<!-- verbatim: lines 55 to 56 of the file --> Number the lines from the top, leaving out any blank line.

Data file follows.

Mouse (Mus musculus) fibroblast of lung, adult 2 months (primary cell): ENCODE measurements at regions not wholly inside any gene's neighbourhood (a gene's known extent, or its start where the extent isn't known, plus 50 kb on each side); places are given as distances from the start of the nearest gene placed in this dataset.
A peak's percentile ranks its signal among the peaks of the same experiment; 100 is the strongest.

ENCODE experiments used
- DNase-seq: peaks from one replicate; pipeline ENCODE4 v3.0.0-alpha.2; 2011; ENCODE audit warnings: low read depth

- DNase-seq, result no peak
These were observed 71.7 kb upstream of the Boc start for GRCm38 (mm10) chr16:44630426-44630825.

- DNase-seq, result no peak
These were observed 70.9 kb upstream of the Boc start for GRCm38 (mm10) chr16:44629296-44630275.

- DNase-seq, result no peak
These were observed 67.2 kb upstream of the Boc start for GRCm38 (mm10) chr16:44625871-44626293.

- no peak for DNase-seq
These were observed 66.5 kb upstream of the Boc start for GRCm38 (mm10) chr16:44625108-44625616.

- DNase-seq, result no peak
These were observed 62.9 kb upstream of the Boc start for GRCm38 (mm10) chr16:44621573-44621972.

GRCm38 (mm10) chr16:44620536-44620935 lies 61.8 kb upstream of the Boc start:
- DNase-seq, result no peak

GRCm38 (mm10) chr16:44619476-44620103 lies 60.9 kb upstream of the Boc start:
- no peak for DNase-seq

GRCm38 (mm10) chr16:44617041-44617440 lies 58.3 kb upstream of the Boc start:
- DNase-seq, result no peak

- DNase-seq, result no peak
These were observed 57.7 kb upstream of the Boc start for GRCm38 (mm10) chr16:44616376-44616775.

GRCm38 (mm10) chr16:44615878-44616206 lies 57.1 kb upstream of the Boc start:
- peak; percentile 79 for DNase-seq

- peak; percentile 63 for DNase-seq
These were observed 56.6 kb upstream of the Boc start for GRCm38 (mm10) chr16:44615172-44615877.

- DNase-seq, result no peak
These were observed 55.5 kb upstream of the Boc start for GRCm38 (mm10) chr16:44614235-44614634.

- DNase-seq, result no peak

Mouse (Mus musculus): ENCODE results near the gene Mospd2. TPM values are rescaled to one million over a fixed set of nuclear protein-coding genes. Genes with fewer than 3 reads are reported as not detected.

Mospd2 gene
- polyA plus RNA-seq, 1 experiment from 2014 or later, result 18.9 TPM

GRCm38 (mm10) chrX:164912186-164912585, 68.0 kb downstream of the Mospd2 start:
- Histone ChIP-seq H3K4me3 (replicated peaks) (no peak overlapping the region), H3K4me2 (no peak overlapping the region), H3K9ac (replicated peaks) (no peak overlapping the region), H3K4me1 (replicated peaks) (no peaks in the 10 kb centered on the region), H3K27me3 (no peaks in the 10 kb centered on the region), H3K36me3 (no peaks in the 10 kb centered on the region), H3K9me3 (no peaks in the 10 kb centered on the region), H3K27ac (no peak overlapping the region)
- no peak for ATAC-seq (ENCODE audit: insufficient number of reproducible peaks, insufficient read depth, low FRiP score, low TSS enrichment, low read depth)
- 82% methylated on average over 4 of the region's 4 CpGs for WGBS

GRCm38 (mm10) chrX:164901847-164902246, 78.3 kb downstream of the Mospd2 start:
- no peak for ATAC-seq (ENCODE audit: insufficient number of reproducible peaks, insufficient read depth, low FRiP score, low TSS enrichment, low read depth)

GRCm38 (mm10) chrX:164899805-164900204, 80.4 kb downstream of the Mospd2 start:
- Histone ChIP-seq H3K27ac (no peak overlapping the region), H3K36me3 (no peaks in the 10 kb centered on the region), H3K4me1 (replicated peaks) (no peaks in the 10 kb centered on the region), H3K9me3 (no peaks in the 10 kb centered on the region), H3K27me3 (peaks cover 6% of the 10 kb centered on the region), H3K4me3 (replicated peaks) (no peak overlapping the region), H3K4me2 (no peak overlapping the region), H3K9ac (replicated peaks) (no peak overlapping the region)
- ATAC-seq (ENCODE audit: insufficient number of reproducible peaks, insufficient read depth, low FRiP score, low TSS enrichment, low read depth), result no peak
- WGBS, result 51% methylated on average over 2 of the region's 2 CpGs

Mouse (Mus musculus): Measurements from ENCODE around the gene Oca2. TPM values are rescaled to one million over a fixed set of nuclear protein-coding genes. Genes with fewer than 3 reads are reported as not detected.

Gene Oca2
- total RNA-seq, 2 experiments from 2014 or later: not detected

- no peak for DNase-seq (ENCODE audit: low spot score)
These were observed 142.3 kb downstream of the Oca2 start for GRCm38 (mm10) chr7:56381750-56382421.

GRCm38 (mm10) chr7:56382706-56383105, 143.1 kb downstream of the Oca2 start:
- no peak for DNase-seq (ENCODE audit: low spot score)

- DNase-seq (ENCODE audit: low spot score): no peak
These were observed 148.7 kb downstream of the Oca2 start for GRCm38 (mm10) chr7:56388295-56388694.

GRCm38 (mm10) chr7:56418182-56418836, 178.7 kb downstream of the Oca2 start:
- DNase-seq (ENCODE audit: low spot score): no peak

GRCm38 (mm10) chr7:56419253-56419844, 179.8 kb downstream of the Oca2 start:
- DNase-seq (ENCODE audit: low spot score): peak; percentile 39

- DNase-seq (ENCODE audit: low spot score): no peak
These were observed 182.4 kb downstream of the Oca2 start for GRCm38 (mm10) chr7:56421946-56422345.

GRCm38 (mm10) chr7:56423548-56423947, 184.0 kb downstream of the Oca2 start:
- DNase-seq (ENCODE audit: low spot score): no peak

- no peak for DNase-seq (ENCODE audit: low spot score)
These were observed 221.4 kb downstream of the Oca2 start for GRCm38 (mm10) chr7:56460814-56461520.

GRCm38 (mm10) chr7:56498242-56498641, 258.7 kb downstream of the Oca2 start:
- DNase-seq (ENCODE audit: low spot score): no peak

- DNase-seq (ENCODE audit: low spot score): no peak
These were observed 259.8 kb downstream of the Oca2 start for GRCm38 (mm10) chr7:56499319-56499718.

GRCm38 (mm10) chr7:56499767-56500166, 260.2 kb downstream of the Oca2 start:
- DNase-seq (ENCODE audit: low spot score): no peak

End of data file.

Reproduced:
- DNase-seq (ENCODE audit: low spot score): peak; percentile 39

- DNase-seq (ENCODE audit: low spot score): no peak